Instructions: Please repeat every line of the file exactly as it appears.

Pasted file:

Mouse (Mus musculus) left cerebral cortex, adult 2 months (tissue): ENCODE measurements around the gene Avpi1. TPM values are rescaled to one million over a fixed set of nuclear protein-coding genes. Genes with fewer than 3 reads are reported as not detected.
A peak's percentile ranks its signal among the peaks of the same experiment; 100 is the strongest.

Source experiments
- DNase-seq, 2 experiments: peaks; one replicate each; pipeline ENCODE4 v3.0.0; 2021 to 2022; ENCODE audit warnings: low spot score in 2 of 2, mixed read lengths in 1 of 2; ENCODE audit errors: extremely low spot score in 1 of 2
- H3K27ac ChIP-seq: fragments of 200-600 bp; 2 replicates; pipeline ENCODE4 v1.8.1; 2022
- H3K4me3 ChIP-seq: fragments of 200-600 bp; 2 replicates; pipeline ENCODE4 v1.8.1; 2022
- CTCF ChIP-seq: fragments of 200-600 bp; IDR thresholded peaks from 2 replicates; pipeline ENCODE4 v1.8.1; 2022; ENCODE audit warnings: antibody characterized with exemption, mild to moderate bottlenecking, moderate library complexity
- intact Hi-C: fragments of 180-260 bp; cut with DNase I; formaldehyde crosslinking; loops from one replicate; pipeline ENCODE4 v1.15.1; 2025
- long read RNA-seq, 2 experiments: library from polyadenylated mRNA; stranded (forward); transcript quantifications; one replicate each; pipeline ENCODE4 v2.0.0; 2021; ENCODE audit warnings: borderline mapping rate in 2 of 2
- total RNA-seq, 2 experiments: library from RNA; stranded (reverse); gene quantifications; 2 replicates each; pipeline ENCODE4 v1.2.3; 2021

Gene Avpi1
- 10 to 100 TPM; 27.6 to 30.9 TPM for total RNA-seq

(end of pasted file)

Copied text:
Mouse (Mus musculus) left cerebral cortex, adult 2 months (tissue): ENCODE measurements around the gene Avpi1. TPM values are rescaled to one million over a fixed set of nuclear protein-coding genes. Genes with fewer than 3 reads are reported as not detected.
A peak's percentile ranks its signal among the peaks of the same experiment; 100 is the strongest.

Source experiments
- DNase-seq, 2 experiments: peaks; one replicate each; pipeline ENCODE4 v3.0.0; 2021 to 2022; ENCODE audit warnings: low spot score in 2 of 2, mixed read lengths in 1 of 2; ENCODE audit errors: extremely low spot score in 1 of 2
- H3K27ac ChIP-seq: fragments of 200-600 bp; 2 replicates; pipeline ENCODE4 v1.8.1; 2022
- H3K4me3 ChIP-seq: fragments of 200-600 bp; 2 replicates; pipeline ENCODE4 v1.8.1; 2022
- CTCF ChIP-seq: fragments of 200-600 bp; IDR thresholded peaks from 2 replicates; pipeline ENCODE4 v1.8.1; 2022; ENCODE audit warnings: antibody characterized with exemption, mild to moderate bottlenecking, moderate library complexity
- intact Hi-C: fragments of 180-260 bp; cut with DNase I; formaldehyde crosslinking; loops from one replicate; pipeline ENCODE4 v1.15.1; 2025
- long read RNA-seq, 2 experiments: library from polyadenylated mRNA; stranded (forward); transcript quantifications; one replicate each; pipeline ENCODE4 v2.0.0; 2021; ENCODE audit warnings: borderline mapping rate in 2 of 2
- total RNA-seq, 2 experiments: library from RNA; stranded (reverse); gene quantifications; 2 replicates each; pipeline ENCODE4 v1.2.3; 2021

Gene Avpi1
- 10 to 100 TPM; 27.6 to 30.9 TPM for total RNA-seq